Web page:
For many years, the trend in UK public procurement has been towards greater certainty. Clear financial thresholds apply; cases have tightly defined time limits for notification of award decisions; and weightings and evaluation criteria must be published. So the rather vague requirements of the Public Services (Social Value) Act 2012 come as something of a surprise.

How much value must a contracting authority now attach to the effect of a procurement on the economic, social and environmental well-being of the local area? Seemingly, either quite a lot or not very much, depending on the authority’s discretion.


On 8 March 2012, the Public Services (Social Value) Act 2012 (the “Act”) received Royal Assent. The Act requires public authorities to consider the economic, social and environmental well-being of their area when undertaking public procurements for works, supplies or services. The Act imposes various requirements on a contracting authority in any regulated procurement process. These include a consideration of factors such as:

  • how the procurement might improve the economic, social and environmental well-being of the relevant area;
  • how the procurement process might secure that improvement; and
  • whether to undertake any consultation with the public as to the economic, social and environmental well-being and how that might be improved.

"Relevant area" means the part of the United Kingdom in which a public services contract, or contracts based on a framework agreement, are intended to be made.

The Act only applies to contracts and framework agreements for services that are subject to the Public Contracts Regulations 2006. It does not apply to call-off contracts made under an already-awarded framework agreement.

The Act has been amended several times since its first draft and a number of requirements were removed - for example, the suggested requirement that the public authorities would have to take steps to promote engagement with social enterprises.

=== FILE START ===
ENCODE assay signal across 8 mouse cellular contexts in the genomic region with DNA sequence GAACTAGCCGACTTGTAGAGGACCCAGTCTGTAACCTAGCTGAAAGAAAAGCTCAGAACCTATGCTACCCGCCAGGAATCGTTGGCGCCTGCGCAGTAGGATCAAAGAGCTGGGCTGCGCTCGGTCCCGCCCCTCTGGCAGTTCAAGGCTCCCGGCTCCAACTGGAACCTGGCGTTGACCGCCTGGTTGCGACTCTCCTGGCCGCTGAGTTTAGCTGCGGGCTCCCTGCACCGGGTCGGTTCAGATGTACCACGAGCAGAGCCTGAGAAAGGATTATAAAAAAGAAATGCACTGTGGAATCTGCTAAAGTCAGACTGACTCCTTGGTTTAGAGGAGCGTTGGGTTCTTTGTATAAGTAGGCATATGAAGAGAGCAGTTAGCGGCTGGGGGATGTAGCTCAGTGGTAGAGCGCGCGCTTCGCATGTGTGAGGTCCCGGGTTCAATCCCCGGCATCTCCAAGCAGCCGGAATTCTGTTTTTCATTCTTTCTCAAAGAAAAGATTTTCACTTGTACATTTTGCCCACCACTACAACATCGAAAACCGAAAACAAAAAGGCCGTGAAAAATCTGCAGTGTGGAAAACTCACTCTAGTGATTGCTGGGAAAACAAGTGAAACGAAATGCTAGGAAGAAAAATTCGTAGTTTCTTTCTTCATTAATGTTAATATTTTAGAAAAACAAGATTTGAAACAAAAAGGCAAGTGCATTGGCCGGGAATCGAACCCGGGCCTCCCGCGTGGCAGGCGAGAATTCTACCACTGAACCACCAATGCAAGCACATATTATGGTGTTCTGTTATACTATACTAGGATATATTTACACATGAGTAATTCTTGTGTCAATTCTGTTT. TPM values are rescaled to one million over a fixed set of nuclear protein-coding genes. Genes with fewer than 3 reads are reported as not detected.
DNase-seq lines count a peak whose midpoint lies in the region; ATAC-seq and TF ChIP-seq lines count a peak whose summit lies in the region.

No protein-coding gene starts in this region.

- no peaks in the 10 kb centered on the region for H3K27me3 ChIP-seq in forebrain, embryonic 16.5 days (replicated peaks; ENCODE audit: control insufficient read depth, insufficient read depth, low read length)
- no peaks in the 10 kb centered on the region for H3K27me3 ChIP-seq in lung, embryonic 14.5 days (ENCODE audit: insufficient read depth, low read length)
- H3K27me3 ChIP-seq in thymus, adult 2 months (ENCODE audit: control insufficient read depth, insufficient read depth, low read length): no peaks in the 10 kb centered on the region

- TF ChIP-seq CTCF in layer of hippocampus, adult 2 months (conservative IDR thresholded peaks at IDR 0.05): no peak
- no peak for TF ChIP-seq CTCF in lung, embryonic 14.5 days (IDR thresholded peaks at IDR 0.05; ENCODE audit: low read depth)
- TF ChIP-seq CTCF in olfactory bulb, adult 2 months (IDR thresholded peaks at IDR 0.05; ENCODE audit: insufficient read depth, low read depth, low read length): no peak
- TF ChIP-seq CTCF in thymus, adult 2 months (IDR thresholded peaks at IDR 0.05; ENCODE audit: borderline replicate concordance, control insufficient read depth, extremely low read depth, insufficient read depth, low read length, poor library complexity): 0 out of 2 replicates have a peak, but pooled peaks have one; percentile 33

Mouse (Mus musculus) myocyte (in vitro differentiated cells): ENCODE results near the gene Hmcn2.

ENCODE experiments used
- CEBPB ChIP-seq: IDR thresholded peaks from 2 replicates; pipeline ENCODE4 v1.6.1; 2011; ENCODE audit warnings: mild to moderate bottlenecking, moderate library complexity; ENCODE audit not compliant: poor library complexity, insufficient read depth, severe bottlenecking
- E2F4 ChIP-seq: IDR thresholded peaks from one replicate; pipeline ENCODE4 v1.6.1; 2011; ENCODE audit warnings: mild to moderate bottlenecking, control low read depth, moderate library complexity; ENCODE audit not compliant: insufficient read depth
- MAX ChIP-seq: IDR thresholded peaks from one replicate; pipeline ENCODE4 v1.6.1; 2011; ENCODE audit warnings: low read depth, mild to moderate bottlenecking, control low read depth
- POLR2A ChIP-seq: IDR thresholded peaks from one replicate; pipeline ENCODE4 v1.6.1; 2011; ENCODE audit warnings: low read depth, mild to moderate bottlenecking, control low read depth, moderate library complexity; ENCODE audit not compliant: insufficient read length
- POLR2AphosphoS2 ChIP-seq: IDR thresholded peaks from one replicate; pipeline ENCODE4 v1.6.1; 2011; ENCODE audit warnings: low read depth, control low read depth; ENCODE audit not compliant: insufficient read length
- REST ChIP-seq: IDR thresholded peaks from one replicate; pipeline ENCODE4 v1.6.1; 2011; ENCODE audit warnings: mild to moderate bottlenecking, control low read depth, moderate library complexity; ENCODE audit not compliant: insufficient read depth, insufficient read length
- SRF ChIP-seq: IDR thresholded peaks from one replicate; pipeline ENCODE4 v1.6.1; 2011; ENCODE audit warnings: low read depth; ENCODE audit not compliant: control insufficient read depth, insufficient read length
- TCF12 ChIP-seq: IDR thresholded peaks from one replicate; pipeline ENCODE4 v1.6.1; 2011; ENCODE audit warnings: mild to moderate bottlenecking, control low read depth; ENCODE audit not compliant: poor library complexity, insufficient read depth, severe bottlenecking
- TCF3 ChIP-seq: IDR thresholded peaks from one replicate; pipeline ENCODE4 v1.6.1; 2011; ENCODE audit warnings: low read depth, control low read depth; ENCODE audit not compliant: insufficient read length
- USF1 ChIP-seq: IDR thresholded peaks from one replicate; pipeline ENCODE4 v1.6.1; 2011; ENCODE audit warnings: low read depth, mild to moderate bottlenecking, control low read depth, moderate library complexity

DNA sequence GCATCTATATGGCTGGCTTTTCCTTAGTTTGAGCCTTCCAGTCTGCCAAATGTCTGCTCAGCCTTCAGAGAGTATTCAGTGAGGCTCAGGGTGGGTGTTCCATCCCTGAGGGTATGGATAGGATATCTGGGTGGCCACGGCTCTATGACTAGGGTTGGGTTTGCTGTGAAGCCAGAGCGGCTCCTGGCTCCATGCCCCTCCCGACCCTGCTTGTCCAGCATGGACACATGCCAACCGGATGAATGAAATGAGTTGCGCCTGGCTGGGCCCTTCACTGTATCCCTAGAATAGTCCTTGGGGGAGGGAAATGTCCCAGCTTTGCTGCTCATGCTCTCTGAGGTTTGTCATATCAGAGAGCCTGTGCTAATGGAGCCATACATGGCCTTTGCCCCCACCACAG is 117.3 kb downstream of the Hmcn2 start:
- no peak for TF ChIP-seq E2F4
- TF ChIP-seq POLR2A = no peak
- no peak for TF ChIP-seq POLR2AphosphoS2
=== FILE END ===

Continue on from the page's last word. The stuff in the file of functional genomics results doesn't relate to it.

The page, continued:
The difficulty with the Act is its wooliness. It is far from clear what "economic, social and environmental well-being" actually means (unhelpfully, it is not defined) and how detailed a consultation may be.

The Act only requires that the authority considers these factors. There is no obligation actually to do anything. This means that there is a seemingly wide discretion given to authorities either to make a fairly cursory assessment of these factors and then press ahead regardless as it would have done anyway, or to stop in its tracks and consider a broader consultation exercise.

There is a fear in some quarters that the Act is a licence to discriminate in favour of locally based service providers.  

Also, it is far from clear how this requirement will affect central government departments: on a national procurement, how does a central government body interpret the “relevant area” in respect of which it is supposed to be considering the well-being? The meaning and possible effect is much clearer for local government procuring entities or locally based NHS trusts, for example.  

Overall, unless an authority wants to justify a certain policy approach on the basis of local effects, compliance with the requirements of the Act ought not to be unduly onerous despite the fuzziness around some of the concepts such as "well-being" and “relevant area”. But the flip side is that the incentive to improve the economic, social and environmental well-being of a particular relevant area could be used to mask a set of local buying requirements that cuts across the basic principles of transparency and non-discrimination under the Public Contracts Regulations 2006.  

The Act requires a statutory instrument to bring it into full force and effect. It can only be hoped that, when the statutory instrument to do so is actually published, it will contain some clarification as to how the Act ought to be applied.  

For a copy of Morrison & Foerster’s consolidated digest of recent cases and decisions affecting UK public procurement law, please click here.